Crowdfunding and peer-to-peer financing platforms have come a long way in the 20 years since their introduction to the lending marketplace. Consequently, before to the introduction of these innovative alternative finance models, those that needed financing for high-value real estate projects sought primarily traditional financing methods. In general, these sources included private money, venture capitalists, conventional lenders, and public offerings. Today, there are many more options that have withstood the test of two decades of practical application in the fast-paced and volatile lending industry.
History of Alternative Finance
Crowdfunding and other alternative finance methods have a long history that dates to early civilization and the raising of funds by groups for various civil and private projects. Investors have always worked together to achieve greater returns through larger, collaborative projects. As an example, book publishers often used subscription models to raise funds for other projects. Bonds are another form of crowdfunding historically used by governments to obtain lesser amounts of capital from many individual investors with a guaranteed return.
The evolution of digital communication technologies and the need for greater access to capital continues to support the utilization of crowdfunding approaches. Alternative finance models allow businesses and investors to meet their mutual goals. Today, technology provides greater geographic reach for both parties to transactions and offers investments management by experienced professionals. Additionally, crowdfunding professionals diligently research and verify the credibility and solvency of project sponsors and relieve accredited investors of management responsibility.
The Product Adoption Lifecycle
How established is crowdfunding as an alternative finance and investment model? Is crowdfunding a reliable and safe way to invest substantial amounts of money?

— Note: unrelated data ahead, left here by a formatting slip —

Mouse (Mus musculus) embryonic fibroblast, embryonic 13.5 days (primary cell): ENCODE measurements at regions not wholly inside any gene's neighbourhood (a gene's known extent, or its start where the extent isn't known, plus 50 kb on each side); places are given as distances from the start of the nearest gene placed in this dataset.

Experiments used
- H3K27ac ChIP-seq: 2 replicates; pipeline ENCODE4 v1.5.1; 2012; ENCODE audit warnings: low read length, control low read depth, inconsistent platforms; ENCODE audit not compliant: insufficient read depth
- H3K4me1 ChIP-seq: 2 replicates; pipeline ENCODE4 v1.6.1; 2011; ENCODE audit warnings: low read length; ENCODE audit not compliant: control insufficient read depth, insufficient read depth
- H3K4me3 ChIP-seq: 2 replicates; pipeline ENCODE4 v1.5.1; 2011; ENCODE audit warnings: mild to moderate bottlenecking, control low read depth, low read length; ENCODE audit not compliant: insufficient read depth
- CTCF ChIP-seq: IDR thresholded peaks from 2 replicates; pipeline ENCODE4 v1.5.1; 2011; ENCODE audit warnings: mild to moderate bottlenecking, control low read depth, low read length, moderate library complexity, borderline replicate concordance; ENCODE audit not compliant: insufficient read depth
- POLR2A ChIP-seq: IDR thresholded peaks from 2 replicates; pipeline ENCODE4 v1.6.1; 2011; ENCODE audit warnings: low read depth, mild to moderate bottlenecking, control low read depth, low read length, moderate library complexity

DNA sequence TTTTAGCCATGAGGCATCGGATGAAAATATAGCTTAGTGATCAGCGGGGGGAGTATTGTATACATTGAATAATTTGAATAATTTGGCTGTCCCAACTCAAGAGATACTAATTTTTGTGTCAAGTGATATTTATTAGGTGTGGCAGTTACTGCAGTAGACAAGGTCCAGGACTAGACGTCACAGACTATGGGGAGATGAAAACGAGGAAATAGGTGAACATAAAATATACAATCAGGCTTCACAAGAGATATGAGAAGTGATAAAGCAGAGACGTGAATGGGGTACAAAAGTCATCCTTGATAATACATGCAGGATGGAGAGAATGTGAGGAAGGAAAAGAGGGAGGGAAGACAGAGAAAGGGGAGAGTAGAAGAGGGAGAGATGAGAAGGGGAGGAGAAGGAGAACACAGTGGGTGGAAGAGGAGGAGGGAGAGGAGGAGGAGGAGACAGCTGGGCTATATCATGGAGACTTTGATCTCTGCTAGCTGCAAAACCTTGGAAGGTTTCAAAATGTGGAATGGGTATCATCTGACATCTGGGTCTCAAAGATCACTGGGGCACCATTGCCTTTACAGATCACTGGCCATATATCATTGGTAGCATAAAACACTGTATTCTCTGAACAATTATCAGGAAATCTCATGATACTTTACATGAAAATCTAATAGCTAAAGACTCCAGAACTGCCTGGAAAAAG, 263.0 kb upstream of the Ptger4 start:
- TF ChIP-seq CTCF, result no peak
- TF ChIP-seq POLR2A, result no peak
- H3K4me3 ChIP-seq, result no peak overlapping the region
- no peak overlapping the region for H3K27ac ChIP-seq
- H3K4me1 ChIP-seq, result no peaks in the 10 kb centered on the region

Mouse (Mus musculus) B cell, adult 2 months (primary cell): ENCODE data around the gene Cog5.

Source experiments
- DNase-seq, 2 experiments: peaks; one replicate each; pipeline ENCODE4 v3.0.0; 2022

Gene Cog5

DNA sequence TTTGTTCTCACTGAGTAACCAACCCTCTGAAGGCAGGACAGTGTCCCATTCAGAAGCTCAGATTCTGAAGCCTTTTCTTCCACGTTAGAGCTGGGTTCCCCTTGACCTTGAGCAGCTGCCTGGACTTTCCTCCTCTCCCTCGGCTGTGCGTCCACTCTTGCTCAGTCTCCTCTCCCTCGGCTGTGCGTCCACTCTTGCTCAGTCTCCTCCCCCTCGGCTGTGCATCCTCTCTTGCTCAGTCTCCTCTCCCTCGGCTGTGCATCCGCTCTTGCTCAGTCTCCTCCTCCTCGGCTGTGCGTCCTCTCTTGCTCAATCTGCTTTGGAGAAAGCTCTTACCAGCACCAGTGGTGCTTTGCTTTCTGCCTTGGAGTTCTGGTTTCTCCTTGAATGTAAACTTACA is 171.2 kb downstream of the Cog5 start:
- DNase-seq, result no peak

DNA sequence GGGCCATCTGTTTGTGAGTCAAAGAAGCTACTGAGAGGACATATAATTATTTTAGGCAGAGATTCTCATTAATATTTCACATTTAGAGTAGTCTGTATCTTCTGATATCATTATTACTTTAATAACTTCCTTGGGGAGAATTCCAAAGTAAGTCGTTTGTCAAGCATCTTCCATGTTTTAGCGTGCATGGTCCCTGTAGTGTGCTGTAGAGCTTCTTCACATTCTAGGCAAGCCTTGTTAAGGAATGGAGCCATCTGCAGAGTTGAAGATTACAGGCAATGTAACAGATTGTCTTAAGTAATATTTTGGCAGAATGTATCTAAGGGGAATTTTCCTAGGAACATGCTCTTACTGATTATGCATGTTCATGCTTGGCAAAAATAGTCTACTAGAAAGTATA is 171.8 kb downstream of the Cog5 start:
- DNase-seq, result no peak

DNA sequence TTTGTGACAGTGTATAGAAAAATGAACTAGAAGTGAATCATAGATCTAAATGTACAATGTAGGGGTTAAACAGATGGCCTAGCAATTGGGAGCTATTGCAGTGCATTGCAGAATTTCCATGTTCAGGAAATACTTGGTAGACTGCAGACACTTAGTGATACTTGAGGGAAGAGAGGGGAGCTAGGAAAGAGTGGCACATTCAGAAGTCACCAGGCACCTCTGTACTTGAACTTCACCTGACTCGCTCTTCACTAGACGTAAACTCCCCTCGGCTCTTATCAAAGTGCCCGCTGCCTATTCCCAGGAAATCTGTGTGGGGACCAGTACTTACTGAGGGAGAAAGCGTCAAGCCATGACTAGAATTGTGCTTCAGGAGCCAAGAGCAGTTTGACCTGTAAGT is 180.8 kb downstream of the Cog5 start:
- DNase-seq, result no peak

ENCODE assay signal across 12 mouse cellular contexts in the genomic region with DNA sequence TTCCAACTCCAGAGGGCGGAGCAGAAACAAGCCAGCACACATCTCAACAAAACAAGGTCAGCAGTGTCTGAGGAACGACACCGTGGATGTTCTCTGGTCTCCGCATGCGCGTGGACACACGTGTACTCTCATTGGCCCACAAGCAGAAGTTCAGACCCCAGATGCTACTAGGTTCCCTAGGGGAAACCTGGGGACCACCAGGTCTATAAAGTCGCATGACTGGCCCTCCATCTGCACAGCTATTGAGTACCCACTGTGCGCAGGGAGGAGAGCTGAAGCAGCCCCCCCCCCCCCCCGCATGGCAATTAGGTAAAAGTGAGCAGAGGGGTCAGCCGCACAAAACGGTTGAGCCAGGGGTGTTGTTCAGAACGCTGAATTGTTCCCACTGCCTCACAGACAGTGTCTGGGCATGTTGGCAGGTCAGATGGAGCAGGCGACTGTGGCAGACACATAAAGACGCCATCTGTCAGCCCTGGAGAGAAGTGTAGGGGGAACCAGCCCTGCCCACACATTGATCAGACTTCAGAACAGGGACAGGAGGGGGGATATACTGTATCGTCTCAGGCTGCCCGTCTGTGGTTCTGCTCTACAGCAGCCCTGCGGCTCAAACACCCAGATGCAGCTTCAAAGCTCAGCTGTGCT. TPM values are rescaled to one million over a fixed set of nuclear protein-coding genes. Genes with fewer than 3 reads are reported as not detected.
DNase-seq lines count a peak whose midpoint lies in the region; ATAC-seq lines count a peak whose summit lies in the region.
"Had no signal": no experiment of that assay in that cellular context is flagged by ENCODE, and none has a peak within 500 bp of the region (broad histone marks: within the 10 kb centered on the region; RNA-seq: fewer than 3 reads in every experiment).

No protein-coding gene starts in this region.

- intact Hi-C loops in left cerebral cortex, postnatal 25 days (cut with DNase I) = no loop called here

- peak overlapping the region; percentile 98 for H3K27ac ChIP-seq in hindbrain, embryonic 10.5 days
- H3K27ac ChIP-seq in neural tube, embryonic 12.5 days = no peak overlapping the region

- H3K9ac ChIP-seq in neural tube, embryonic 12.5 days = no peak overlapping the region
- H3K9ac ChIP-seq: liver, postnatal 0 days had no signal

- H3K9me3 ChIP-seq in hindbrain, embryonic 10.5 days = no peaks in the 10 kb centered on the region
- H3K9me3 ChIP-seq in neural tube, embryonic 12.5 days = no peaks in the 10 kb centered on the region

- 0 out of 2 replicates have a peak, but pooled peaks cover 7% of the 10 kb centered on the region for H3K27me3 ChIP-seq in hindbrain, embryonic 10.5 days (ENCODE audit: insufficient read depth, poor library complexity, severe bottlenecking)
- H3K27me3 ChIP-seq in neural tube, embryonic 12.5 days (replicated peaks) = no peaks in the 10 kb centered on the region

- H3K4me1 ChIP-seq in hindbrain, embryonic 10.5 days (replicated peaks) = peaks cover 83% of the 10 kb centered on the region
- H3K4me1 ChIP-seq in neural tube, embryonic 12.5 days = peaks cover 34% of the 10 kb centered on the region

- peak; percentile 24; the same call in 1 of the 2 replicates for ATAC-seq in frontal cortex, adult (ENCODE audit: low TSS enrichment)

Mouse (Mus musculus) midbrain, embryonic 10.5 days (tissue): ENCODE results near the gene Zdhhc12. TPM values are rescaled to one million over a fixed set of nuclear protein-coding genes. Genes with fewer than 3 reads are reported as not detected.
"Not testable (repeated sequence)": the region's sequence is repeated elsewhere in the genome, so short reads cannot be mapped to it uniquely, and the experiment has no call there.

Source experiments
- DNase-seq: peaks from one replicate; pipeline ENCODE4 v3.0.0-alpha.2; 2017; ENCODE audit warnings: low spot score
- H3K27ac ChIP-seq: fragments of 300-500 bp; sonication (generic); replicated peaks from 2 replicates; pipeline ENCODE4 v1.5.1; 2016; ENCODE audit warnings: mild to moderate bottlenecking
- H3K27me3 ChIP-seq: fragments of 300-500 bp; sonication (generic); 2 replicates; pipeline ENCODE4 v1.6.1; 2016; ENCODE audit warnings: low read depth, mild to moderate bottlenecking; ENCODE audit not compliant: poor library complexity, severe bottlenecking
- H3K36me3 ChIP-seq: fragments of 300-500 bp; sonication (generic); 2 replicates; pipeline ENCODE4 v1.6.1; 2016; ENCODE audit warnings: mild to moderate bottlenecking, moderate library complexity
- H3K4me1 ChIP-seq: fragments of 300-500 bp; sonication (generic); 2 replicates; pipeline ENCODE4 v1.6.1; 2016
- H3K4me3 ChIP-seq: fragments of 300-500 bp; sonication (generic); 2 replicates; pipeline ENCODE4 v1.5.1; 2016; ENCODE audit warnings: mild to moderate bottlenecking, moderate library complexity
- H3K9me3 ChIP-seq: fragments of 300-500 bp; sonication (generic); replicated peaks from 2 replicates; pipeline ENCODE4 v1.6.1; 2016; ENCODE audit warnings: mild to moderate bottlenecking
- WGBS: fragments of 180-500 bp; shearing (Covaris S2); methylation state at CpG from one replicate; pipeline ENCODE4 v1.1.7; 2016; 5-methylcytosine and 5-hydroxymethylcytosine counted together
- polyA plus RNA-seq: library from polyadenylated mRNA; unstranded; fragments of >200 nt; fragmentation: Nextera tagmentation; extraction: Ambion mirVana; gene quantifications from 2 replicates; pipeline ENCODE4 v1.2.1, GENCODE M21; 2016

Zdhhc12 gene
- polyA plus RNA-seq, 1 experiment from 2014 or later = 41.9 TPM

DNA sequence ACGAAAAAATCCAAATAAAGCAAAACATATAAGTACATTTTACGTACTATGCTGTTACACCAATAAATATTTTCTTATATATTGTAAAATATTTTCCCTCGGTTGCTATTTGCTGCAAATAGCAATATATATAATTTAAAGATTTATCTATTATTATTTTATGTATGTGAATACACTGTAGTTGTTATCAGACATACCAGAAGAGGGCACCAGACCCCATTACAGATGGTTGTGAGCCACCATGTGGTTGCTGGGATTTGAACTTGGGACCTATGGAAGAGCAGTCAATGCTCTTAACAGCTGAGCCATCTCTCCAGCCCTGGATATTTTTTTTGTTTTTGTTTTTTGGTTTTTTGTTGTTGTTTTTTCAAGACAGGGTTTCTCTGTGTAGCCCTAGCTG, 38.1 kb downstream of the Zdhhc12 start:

The product adoption lifecycle consists of 5 key stages. These are described according to the groups that are willing to embrace the service as it evolves and becomes established. These stages include innovators, early adopters, early majority, late majority, and laggards. Each of these phases indicates the risk consumers and investors are willing to take in trying a new offering. Innovators are typically the readiest to try a new service despite the unproven status of the technology. Whereas early adopters will typically wait until the service has been established and move forward after the innovators have tested and reviewed the concept.
The greatest acceptance for a new model occurs during the early and late majority phase. By this point, the concept has gained enough credibility for the general population to start using and relying on the service. Finally, the last phase includes the laggards who will use a service after it has become accepted by the mainstream, and the benefits have become clear. Furthermore, the cost of a service can also tend to decrease throughout the product adoption lifecycle. The exception to this is when the demand dramatically increases, and insufficient supply is available to satisfy.
Where We’re at in the Adoption Curve
How does this apply to alternative finance and crowdfunding?
When online crowdfunding first emerged in the early 2000s, many were suspicious. However, the few innovators that understood the appeal of its potential capital raising and return generating power took the risk. This helped build and prove the crowdfunding model. By the late 2000s, online real estate investment had already moved into the early majority phase and became widely accepted as a viable form of finance and investment. Today, alternative finance has reached the late majority phase of the adoption cycle. The benefits of shared risk in investment and the dramatically expanded availability of opportunities has made crowdfunding an accepted and well utilized resource in the modern finance and investment landscape.
The Future of Alternative Finance
What’s next for alternative finance? Will there be a new model that will radically change the way accredited investors and project sponsors look at investment?
Currently, a new trend is emerging with the development of cryptocurrency and Initial Coin Offerings (ICOs). Cryptocurrency is a new form of finance built on blockchain technology. The blockchain is the interconnection of millions of computers. Each work together to securely resolve and maintain an open record of transactions. For real estate investors of the future, blockchain and ICO essentially provide a new form of crowdsourcing. The current drawbacks of blockchain, and ICOs as a funding strategy are the greater risks of the unproven technology. The perceived risks include regulatory uncertainty and the instability of the concurrency marketplace. Additionally, many fraudulent projects are attempting to draw unsuspecting investors and borrowers.
It’s hard to say what new developments will emerge in the coming decades. The essence of shared risk and collaborative investment will continue in some form. Investors will always seek greater opportunities and returns. What we know is that crowdfunding, while still innovative, is a reliable, safe, and proven online real estate investment technology. It offers minimal risk, and access to capital that far exceeds the traditional financing approaches. Peer-to-peer lending and alternative finance will always find innovative new ways to bring greater value and risk reduction to investors.